Old masters compete for space in Berlin | Scene in Berlin | DW | 20.07.2012
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Scene in Berlin

Old masters compete for space in Berlin

Berlin has been given a fortune worth of modern art - but doesn't have room for it. DW's Breandáin O'Shea says the treasures from Pollock, Magritte and co. shouldn't be stuck in the basement.

Eine Frau betrachtet am Donnerstag, 3. August 2006, in der Gemaeldegalerie in Berlin waehrend der Vorbesichtigung einer Rembrandt-Ausstellung das Gemaelde Maedchen am Fenster von 1645. 227 Werke des Kuenstlers werden anlaesslich des 400. Geburtstags des niederlaendischen Malers vom 4. August bis 5. November in der Berliner Ausstellung gezeigt. (ddp images/AP Photo/Markus Schreiber) ---A woman looks at the painting Girl in the window dating from 1645 by Dutch artist Rembrandt during a preview for an exhibition at the Gemaeldegalerie in Berlin on Thursday, Aug. 3, 2006. 227 art works of the artist are shown in the exhibition from Aug. 4 till Nov. 5, 2006 on occasion of the 400th birthday of Rembrandt. (ddp images/AP Photo/Markus Schreiber)

Gemäldegalerie in Berlin Rembrandt

What a predicament! Someone wants to give you their art collection that contains some of the greatest works of the 20th century and is valued at 150 million euros - but you don't know where to put it.

That is exactly the dilemma currently facing Berlin's national museums and it's a quandary that's sparked a fiery debate among Germany's art experts.

Enter multi-millionaire Heiner Pietzsch. Pietzsch, 82, and his wife Ulla own an art collection described by critics as an "outstanding selection of classic modernism." Hardly surprising, as the Pietzsch Collection contains paintings by many of the 20th century's top artists: Joan Miró, Jackson Pollock, Max Ernst, Diego Rivera, Frida Kahlo and Salvador Dalí to name a few.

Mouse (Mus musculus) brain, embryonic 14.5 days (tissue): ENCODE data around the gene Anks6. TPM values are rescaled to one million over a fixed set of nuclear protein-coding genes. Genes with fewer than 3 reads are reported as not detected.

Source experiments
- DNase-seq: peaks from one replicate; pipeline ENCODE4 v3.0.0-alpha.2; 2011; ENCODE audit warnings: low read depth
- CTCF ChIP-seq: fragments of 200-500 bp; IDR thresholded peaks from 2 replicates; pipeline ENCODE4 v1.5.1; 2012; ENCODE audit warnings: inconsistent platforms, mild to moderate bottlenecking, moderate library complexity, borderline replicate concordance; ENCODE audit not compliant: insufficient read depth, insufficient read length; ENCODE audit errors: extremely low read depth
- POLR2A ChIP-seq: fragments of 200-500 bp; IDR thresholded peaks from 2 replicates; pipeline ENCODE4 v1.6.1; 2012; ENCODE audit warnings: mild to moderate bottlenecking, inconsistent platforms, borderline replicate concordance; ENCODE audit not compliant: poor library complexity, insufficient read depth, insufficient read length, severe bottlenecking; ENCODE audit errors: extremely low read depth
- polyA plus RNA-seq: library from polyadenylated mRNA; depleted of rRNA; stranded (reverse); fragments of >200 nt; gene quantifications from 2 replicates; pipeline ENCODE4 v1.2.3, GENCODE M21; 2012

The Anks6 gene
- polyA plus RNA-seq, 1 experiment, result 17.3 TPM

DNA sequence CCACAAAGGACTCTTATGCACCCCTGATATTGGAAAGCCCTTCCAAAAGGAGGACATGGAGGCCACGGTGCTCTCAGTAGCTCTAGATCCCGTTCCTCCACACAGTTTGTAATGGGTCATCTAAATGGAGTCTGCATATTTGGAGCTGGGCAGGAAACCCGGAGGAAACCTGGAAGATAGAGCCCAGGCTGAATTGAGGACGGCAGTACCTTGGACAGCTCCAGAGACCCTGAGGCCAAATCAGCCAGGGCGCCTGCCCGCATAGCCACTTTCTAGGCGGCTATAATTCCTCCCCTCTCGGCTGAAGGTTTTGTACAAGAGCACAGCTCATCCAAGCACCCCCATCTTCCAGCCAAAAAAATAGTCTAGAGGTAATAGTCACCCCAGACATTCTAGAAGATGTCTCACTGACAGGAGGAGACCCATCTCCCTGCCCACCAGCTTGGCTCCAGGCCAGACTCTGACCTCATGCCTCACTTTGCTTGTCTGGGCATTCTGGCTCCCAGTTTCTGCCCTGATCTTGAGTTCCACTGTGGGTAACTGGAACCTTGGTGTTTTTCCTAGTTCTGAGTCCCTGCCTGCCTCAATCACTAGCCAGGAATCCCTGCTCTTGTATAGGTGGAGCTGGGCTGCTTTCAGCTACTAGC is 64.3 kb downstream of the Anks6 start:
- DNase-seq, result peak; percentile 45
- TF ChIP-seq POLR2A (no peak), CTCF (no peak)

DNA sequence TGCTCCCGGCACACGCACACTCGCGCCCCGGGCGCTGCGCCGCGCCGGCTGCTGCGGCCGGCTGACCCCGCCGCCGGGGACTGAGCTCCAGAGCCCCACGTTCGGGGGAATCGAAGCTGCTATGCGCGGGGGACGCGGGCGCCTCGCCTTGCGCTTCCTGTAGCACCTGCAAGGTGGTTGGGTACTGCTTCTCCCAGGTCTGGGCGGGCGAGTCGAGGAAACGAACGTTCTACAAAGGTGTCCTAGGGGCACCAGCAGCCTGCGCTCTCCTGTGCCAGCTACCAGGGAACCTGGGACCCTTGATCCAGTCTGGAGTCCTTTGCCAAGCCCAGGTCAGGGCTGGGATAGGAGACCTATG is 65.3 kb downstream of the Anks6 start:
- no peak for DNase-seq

Pietzsch, who made his fortune in wholesale synthetics, is prepared to donate his magnificent collection to Berlin on two conditions - that the works stay together and, most importantly, do not end up in storage. And it's this request that has put the museums in a very tricky situation, as they simply don't have the space to house the enormous collection.

Cramped quarters

"It's not the problem of this private collection, it's a problem that the National Gallery has faced for years and years and years," Bernd Lindemann, the director of Berlin's Gemäldergalerie, told me.

"There is simply not space enough for the whole collection. You know we have a beautiful building - the Mies van der Rohe building, which is where the national gallery is at the moment," he added. "And this building is already too small for the collection we have."

Heiner and Ulla Pietzsch

Pietzsch, pictured with his wife, says giving doesn't always bring joy

Understandably, the museums don't want to say no to Heiner Pietzsch's generous offer. So it was suggested that the Gemäldergalerie's move its collection into storage until a more appropriate building can be built on Berlin's renowned museum island to house the collection. This would then free up space to exhibit the Pietzsch collection. But the proposal is causing a storm among Germany's art experts.